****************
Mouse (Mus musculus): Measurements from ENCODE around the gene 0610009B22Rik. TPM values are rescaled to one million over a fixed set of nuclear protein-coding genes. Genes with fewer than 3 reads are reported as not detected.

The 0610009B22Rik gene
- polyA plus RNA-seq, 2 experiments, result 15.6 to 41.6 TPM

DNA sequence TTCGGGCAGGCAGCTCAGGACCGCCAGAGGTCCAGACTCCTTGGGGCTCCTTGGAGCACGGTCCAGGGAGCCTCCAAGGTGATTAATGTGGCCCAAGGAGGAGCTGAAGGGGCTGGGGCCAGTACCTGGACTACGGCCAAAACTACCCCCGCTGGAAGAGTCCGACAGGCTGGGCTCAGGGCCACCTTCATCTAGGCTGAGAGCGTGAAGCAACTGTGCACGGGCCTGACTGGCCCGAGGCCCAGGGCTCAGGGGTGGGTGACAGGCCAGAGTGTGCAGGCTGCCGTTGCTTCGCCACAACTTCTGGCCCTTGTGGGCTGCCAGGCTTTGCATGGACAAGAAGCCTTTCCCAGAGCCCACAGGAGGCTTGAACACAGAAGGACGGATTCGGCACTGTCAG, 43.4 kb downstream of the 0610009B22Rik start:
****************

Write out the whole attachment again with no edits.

Mouse (Mus musculus): Measurements from ENCODE around the gene 0610009B22Rik. TPM values are rescaled to one million over a fixed set of nuclear protein-coding genes. Genes with fewer than 3 reads are reported as not detected.

The 0610009B22Rik gene
- polyA plus RNA-seq, 2 experiments, result 15.6 to 41.6 TPM

DNA sequence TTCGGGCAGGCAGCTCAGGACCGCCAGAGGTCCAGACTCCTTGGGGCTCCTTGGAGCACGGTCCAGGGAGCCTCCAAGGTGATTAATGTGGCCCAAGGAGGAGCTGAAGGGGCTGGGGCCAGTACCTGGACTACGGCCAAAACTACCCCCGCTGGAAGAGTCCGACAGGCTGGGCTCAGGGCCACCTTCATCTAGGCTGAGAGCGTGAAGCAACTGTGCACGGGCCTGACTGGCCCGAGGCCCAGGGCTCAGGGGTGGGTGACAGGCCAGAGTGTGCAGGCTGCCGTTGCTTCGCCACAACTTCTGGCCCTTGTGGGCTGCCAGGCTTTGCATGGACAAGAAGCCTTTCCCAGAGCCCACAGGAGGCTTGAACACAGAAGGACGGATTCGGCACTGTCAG, 43.4 kb downstream of the 0610009B22Rik start: